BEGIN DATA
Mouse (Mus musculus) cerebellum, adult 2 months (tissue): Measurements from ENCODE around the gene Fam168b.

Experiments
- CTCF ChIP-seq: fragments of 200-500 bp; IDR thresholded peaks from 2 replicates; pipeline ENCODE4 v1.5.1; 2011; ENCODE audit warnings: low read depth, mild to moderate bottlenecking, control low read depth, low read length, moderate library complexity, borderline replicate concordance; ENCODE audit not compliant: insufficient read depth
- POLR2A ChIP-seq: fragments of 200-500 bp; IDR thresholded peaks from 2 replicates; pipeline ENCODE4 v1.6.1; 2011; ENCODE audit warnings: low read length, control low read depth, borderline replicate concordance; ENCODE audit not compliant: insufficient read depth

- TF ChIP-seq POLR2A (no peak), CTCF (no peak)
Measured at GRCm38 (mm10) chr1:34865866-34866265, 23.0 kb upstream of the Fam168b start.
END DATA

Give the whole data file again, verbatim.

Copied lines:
Mouse (Mus musculus) cerebellum, adult 2 months (tissue): Measurements from ENCODE around the gene Fam168b.

Experiments
- CTCF ChIP-seq: fragments of 200-500 bp; IDR thresholded peaks from 2 replicates; pipeline ENCODE4 v1.5.1; 2011; ENCODE audit warnings: low read depth, mild to moderate bottlenecking, control low read depth, low read length, moderate library complexity, borderline replicate concordance; ENCODE audit not compliant: insufficient read depth
- POLR2A ChIP-seq: fragments of 200-500 bp; IDR thresholded peaks from 2 replicates; pipeline ENCODE4 v1.6.1; 2011; ENCODE audit warnings: low read length, control low read depth, borderline replicate concordance; ENCODE audit not compliant: insufficient read depth

- TF ChIP-seq POLR2A (no peak), CTCF (no peak)
Measured at GRCm38 (mm10) chr1:34865866-34866265, 23.0 kb upstream of the Fam168b start.